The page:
Troxclair, a Realtor and former aide to state Rep. Jason Isaac, R-Dripping Springs, won election with the narrowest margin of the 2014 council races. Though the council is nonpartisan, the body’s first district-based races allowed more geographic, ideological and racial diversity on the council. Troxclair, 32, is the second-youngest council member and had her first child, daughter Juliette, last year.
In some ways, this year positioned Troxclair to make progress on conservative causes with a different approach than the controversial, antagonistic Zimmerman. An “affordability action plan” she championed drew four co-sponsors, including Mayor Steve Adler — greater than the support some of its individual provisions received in past years.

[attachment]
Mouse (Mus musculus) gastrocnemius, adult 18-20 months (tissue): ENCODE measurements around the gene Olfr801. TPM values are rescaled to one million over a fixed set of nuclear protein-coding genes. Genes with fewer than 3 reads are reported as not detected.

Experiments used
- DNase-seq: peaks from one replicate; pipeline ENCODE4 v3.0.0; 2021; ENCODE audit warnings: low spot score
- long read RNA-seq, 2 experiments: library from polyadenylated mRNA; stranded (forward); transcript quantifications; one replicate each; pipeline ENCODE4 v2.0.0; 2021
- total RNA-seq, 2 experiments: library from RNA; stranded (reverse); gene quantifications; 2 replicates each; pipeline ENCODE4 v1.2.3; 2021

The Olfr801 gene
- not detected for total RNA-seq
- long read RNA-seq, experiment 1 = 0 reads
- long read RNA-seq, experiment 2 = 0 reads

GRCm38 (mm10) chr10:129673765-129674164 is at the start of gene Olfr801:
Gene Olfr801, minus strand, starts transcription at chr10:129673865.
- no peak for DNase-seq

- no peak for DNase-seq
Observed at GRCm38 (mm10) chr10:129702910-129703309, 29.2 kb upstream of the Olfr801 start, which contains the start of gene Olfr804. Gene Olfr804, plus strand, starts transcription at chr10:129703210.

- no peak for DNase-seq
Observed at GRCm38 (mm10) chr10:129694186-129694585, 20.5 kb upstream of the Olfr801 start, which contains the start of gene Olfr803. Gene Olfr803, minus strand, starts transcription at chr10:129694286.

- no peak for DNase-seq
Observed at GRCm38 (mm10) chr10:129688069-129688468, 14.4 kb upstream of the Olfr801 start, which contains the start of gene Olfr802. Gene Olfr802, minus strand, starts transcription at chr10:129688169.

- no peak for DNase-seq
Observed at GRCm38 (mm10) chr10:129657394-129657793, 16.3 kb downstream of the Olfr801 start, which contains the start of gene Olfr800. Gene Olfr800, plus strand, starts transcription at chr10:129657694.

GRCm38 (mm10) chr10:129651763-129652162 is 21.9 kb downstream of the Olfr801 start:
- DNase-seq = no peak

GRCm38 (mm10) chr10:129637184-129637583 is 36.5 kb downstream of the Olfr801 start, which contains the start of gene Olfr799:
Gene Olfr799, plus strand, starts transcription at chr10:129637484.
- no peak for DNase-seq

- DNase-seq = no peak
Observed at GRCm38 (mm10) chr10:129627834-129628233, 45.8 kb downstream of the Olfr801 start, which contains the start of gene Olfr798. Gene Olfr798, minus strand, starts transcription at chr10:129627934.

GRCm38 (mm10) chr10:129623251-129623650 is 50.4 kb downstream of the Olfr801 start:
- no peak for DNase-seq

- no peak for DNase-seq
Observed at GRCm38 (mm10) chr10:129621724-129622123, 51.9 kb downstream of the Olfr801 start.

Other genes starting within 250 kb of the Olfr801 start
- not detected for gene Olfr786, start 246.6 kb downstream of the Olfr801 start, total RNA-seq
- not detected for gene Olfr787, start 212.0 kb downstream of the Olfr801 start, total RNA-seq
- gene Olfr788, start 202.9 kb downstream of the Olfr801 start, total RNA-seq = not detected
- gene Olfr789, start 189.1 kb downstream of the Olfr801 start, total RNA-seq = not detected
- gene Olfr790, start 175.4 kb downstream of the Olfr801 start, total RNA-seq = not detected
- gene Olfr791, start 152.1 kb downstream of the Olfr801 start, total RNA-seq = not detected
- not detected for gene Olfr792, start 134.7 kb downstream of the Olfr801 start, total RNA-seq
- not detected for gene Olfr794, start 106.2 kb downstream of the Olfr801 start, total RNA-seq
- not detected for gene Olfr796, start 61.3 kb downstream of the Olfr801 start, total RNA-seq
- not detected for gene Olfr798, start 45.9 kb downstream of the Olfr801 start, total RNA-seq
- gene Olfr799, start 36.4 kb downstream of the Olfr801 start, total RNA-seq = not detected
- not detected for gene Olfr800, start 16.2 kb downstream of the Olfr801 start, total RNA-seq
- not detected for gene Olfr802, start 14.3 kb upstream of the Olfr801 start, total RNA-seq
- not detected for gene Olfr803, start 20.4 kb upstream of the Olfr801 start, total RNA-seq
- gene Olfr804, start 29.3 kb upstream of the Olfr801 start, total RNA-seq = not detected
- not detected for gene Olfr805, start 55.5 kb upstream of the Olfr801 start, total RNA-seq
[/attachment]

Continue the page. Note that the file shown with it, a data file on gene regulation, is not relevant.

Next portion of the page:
The measure ultimately failed by one vote. Meanwhile, her relationship with other council members is getting chillier.
“The tone on council has changed since the national election, and that’s made it, personally, more difficult for me,” she said. “I valued and enjoyed the personal relationships I was able to build with other council members during my first two years in office, and I’d like to continue to maintain them, but it’s been more challenging.”
Other council members and their staffs privately acknowledged increasing tensions with Troxclair, but pointed to state, not national, politics as the reason. Troxclair recently testified in favor of measures in the Legislature to cap city property tax increases and to overturn Austin policies on ride-hailing services and short-term rentals.